An American in Poland, Anno 1983: The Role of Churches (Part III)
How can shared hardships bring people of different faiths together?
November 25, 2009
Back in Gdansk, the old city hall now houses a beautiful museum with wooden floors, inlaid wood carvings and paintings in golden frames.
It shows a photography exhibit of the destruction of Gdansk after the war (destroyed by Russian artillery fire).
I went into the old town with a few other students. We were in a cafe and a sleazy character approached Jörn, wanting to change money. Jörn tried it: the deal was 30,000 zloty for 100 DM.
By a sleight of the hand, which was very "well-done," the man ended up giving him 2,500 zloty for 100 DM! The same had happened to our Iranian student, Shokar. This cured the temptation for all of us to change currency on the black market.
The average income for a Polish worker, by the way, is 10,800 zloty per month, roughly $25.00 according to the black market exchange. It is very sad.
We returned to the hotel where the whole group exchanged views about the trip thus far. We talked a lot about the guide in Stutthof. Jörn found his presentation "low propaganda" and superficial, like a phonograph record.
Then we turned to the situation of the churches. Few people see the church as a means to perpetuate knowledge and to keep conscience working. How can we Westerners help Poland in the best way? This is a large question that went largely undiscussed.
We also discussed the situation between the Protestant and Catholic churches. Materially, things are good for the Protestants (relatively) because of the help from the West and Scandinavia. But the Catholic Church is the place of refuge for Poland's intellectuals now.
At dinner that night a Polish band played in the dining room. The set was all Western music, including "Georgia on My Mind."
Sunday, 17 April
We got up very early to attend a mass that was supposed to be given by Cardinal Glemp, but we learned at breakfast that the information we had been given was wrong and the mass would occur at 6 PM. Alas, we were scheduled to leave before then.
Some of us then went instead to Sopot, a former resort on the Baltic Sea. It is hardly salty, since it is fed by lakes and rivers and gets salt only from the North Sea.
The place must have been very elegant at one time (like something out of Thomas Mann). It boasted a huge hotel, a long pier — all in relative neglect, considering that building materials have to be bought with hard currency. Children are everywhere.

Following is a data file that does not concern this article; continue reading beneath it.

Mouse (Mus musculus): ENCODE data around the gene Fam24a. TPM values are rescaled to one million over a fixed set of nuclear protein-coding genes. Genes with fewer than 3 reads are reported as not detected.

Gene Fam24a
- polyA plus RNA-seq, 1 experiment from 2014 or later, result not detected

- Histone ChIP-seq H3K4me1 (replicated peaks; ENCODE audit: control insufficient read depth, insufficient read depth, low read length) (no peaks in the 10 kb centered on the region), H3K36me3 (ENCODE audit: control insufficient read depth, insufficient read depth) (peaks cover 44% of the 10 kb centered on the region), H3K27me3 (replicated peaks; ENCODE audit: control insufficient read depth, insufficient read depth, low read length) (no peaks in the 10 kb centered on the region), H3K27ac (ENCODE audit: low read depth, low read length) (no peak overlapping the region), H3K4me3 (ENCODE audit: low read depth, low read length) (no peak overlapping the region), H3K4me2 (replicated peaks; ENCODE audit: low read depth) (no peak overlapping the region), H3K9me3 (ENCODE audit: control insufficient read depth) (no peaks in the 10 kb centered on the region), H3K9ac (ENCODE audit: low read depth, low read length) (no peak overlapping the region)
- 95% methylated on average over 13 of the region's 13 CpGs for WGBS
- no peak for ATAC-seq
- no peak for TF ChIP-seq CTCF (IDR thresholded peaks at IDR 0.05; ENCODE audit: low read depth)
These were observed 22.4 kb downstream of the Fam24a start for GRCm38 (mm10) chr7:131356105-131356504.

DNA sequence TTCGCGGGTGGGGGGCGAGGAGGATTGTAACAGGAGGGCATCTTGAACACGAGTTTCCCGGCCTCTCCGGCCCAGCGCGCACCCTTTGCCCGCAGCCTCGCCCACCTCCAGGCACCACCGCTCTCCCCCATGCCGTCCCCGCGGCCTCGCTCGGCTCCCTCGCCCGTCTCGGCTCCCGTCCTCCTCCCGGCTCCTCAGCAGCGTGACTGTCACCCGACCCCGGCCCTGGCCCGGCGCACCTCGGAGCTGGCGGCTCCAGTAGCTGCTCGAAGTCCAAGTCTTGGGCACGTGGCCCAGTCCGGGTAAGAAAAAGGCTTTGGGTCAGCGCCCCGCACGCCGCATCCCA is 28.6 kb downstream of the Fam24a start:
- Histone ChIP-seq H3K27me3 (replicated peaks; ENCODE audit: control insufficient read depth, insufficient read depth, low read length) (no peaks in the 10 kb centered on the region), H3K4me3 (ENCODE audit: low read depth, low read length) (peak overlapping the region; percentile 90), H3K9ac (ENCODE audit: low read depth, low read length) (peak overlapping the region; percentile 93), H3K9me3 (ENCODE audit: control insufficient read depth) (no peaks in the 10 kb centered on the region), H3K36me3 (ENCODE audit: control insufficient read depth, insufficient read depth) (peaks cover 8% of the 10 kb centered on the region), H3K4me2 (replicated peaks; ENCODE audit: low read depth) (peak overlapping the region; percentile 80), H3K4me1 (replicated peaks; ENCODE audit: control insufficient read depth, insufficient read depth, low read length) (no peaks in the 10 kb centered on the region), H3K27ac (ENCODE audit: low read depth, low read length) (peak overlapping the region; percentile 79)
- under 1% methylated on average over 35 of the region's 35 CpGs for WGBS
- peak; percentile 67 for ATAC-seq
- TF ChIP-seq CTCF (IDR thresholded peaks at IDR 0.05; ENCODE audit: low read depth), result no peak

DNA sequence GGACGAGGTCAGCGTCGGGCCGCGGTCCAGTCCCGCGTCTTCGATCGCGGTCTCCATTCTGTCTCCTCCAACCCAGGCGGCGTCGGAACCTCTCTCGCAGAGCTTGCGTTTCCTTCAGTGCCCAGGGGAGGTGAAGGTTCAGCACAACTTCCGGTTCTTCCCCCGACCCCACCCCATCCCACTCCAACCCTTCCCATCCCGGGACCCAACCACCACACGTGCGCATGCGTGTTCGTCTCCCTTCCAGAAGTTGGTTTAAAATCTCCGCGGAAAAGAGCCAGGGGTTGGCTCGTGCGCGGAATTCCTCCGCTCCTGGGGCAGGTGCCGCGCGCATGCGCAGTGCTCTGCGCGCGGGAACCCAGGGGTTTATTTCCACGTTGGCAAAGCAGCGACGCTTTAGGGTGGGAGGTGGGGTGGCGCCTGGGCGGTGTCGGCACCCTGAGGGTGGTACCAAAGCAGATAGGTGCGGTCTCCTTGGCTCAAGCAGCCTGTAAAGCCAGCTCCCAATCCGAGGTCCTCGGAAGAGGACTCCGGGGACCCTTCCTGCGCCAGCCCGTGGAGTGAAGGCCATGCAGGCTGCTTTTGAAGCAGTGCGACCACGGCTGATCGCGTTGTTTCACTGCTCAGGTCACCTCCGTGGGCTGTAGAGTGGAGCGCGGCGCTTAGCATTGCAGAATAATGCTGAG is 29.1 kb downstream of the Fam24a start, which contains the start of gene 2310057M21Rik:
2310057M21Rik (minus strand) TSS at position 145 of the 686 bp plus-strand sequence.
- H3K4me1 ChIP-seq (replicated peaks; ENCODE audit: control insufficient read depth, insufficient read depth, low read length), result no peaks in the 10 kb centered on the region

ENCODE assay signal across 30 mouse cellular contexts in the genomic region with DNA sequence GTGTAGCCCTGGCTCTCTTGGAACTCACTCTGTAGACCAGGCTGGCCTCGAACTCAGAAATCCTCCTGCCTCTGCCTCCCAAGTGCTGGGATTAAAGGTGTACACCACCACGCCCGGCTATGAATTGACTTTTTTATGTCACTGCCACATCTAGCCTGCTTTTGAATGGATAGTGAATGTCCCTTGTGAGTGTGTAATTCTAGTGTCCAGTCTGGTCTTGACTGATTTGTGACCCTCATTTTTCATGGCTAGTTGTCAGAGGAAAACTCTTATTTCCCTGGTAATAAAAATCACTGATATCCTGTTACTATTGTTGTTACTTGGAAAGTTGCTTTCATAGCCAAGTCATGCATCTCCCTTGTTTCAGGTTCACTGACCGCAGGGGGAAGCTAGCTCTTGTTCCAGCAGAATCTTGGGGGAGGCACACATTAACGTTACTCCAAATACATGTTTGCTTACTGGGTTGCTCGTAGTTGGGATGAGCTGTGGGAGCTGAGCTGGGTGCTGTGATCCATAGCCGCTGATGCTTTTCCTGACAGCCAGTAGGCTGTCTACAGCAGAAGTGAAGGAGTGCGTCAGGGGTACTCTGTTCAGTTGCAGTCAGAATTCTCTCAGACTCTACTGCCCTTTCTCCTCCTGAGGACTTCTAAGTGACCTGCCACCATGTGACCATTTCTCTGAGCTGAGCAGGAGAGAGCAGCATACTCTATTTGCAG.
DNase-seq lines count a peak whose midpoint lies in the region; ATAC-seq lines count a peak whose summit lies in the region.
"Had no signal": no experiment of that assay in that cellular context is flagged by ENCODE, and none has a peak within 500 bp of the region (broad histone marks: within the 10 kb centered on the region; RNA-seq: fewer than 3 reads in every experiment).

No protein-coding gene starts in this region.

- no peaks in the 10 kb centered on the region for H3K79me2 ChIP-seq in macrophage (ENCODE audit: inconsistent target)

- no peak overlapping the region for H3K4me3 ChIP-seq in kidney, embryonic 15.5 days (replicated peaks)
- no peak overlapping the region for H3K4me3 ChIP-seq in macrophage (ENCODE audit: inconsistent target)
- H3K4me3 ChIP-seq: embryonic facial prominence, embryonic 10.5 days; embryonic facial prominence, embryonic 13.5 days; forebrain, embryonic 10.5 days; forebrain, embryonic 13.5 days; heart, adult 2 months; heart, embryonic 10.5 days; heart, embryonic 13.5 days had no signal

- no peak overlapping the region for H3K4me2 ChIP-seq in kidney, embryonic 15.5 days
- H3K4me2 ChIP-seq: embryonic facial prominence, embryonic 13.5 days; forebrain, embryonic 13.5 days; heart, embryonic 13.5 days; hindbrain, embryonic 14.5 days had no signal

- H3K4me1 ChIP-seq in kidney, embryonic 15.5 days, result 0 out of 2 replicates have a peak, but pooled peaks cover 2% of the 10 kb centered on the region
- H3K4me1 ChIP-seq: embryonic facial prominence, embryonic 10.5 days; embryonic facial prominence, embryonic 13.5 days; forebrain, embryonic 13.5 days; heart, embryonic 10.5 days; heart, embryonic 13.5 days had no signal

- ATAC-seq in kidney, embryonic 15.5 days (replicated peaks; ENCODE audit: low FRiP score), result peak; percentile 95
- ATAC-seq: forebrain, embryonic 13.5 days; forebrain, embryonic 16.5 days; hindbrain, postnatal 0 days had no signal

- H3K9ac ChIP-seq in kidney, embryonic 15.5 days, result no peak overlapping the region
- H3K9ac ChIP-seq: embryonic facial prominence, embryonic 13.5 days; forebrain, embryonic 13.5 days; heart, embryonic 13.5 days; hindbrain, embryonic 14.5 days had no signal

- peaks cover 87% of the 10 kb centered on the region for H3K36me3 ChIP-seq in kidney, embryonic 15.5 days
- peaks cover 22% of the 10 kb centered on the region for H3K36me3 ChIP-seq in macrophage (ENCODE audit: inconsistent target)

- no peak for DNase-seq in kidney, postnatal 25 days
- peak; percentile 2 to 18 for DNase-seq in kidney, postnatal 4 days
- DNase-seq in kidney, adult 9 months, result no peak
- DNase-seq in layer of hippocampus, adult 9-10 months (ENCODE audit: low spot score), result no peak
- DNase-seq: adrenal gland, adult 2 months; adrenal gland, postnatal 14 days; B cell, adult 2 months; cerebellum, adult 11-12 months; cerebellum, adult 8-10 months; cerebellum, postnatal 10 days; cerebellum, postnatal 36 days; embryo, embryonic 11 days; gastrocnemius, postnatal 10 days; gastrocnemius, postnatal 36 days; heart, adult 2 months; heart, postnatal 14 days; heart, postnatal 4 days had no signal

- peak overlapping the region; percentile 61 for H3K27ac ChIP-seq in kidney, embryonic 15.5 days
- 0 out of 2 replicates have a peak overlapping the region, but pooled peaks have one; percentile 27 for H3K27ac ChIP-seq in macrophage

Back to Gdansk, where we talked with a woman who told us she had been born in Danzig ("I was born and raised in the free city state of Danzig and I knew no hatred") and was put into the concentration camp Ravensbrück (for women only) by the Nazis.
Luckily, she had stayed only a month there, since the Swedish Red Cross and the International Red Cross made a deal with Himmler and got 15,000 women (French, Polish and Scandinavian — the Germans and Russians had to stay) released to Sweden.
One day, they all traveled together in a train. She ended up attending a Polish school in Sweden.
From her time in the camp, she mainly remembers the help and camaraderie among the women. There was hardly ever betrayal. She quoted the Milosz quote that is embossed on the Solidarnosc monument in Gdansk:
"You, who hate the simple people. . . the poet remembers them. .. and if one poet dies, another is born to take his place…"
Back to Pisz. We talked to the people with whom we were staying. They said that the Western goods had helped to alleviate the hostilities between the Catholics and Protestants in their area.
They had received shipments from Scandinavia and had shared them with the Catholics. The relationship depends much on the individual Catholic priest in the area, some of whom are very authoritarian and non-cooperative.
"Mixed" marriages are a problem for the future of the Protestant groups: the young people marry Catholics (there are so many more) and convert. The Protestant groups are growing old.
We spoke with them about the swastikas on our trucks. They believed that they had probably been drawn by the small children because of the TV shows they see (the Poles seem somewhat surprised that this was such an important question to the group).
On their TV programs, they say, "It's all the same old stuff, the same as last year and the year before: A one-sided portrayal of history and especially of Germany. We do not even watch our evening news cast — it is all empty talk."
The Poles were sorry they had not noticed and washed the swastikas off the trucks before we would see them, but all in all they felt that it was an occurrence that could easily be explained and not to be taken too seriously.
The Germans, in contrast, really suffered from this occurrence. Probably no one can feel the impact of a swastika as a German does.
Then we went to the home of a family and had a party. We danced modern dances, but the best were the older men who could do the polkas and older European dances.
It was fun. They kept offering us vodka, stuff so strong that it could inebriate an elephant at one sniff. I could hardly get near it.
We left Pisz and visited Treblinka, the concentration camp, on the way to Warsaw. It is truly different. Hundreds of stones on the ground make up the memorial.
Editor’s Note: This is the third installment of a five part series. Read Part II here.
The Poles were sorry they had not noticed and washed the swastikas off the trucks before we would see them.
Materially, things are good for the Protestants because of the help from the West and Scandinavia. But the Catholic Church is the place of refuge for Poland's intellectuals now.
In Gdansk, we talked with a woman who told us she had been born in Danzig and was put into the concentration camp Ravensbrück (for women only) by the Nazis.